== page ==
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The Most Important Takeaways from the 2023 Michigan Outdoor Summit

Hailing from the rugged hills of the Keweenaw Peninsula to the wetlands of Metro Detroit, Michigan's foremost outdoor organizations just gathered in Traverse City for the 2023 Michigan Outdoor Summit. We were lucky enough to join them and gather these invaluable takeaways from the Summit.

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"Think of us like a base camp for the outdoors - we've got a big tent, so everyone should fit just fine. Come curious, leave inspired."

That is how the talented marketing team for the 2023 Michigan Outdoor Summit promoted the event, and we at Expedition Detroit found ourselves immediately hooked. Although let's be honest, selling a mid-week, early fall conference in Traverse City shouldn't pose too much of a challenge. Especially when the summit features an opportunity for all sectors of the outdoor economy in Michigan to connect, learn, grow, and collaboratively build a vision for the future, health, and vitality of Michigan’s outdoors. We were down to book after the first Instagram posting crossed our feed back in July.

Like any startup, our primary goal at the Michigan Outdoor Summit was simply to introduce ourselves, make connections, and learn more about we can solidify a strategic place in Michigan's outdoor economy. I can confidently report that we accomplished all three objectives, but the learn component truly characterized the predominant value of the Summit.

Through presentations sponsored by formidable institutions like the nation's leading outdoor advocacy organization, Outdoor Industry Association, and the Michigan Outdoor Industry Office, to more intimate panels featuring representatives from small nonprofits like Friendship Miles and podcasts like Points North, the Michigan Outdoor Summit successfully and beautifully depicted the full spectrum of our state's outdoor industry. The successes. The challenges. The culture. And the opportunities for continued, sustainable growth.

By the time the Michigan Outdoor Summit wrapped up on Wednesday evening, I packed up my truck with two bags of merch, a stack of business cards from new contacts, a head filled to the brim with inspiration, and a notebook filled with my chicken-scratch takeaways from the conference.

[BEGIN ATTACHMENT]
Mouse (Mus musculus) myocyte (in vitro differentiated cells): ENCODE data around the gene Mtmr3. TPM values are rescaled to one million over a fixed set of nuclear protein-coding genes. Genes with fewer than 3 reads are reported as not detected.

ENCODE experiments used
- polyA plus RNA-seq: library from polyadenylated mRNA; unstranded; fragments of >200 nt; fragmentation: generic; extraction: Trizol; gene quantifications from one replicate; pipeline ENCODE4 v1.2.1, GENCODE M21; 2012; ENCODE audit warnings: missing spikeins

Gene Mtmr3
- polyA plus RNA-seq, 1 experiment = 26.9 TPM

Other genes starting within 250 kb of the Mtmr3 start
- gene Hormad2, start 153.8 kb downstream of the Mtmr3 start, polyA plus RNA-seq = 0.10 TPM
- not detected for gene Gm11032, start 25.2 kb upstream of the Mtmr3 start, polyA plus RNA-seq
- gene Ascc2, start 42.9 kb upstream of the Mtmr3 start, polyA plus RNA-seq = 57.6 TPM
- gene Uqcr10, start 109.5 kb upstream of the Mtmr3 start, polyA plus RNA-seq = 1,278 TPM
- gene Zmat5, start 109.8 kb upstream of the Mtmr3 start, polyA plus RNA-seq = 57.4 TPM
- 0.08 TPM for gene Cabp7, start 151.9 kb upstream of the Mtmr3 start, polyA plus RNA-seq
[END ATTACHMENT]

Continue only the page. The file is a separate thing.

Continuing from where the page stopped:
This article synthesizes those notes into our most important takeaways from the Summit. Key themes that will undeniably impact the future of Michigan's outdoor economy for years, if not generations, to come. Four significant aspects of our industry that Expedition Detroit proudly endorses and will continue to support as integral to our mission.

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In case you missed it, Michigan's outdoor economy boomed in the midst of the pandemic - and the pace hasn't let up. Our state's outdoor recreation industry contributed $10.8 Billion in value-add in 2021, supporting 110,000 jobs and $4.7 billion in compensation to employee households. Michigan's outdoor recreation economy also continues to impact local retailers across the state - to the tune of $2.7 Billion - accounting for nearly 32% of the total value-add impact. Retail jobs supporting outdoor recreation totaled just under 41,000, while there are more than 7,000 outdoor recreation industry companies in Michigan ranging from manufacturing to hospitality and service providers.

These exciting stats follow the macroeconomic trend for the United States' outdoor recreation industry as a whole. As Rich Harper of the Outdoor Industry Association stated during his presentation at the Michigan Outdoor Summit, the outdoor industry now represents an $862 Billion force to be reckoned with, including a 2.3% industry growth in 2022. The post-pandemic spike in outdoor recreation across the country means that our industry has earned immensely more leverage in the national and international arena, including its ability to positively influence legislation, industrial sustainability, and conservation practices.

For the attendees at the Michigan Outdoor Summit, these statistics reinforce the fundamental economic notion that the market is rewarding our investment in outdoor recreational innovation. Simply put, the pandemic introduced millions of Americans to the physical, mental, and general lifestyle benefits of a life spent in the great outdoors. Nearly four years later, those lasting experiences continue to influence the habits of consumers, especially those that fell in love with the Detroit region's parks, trails, and waterways.

This is amazing news for our team and everyone working within the outdoor recreation industry. Better yet, these trends all but ensure that your favorite retailers, park managers, and outdoor media companies like Expedition Detroit will continue fine-tuning our products and processes for your benefit. Who doesn't love a win-win scenario?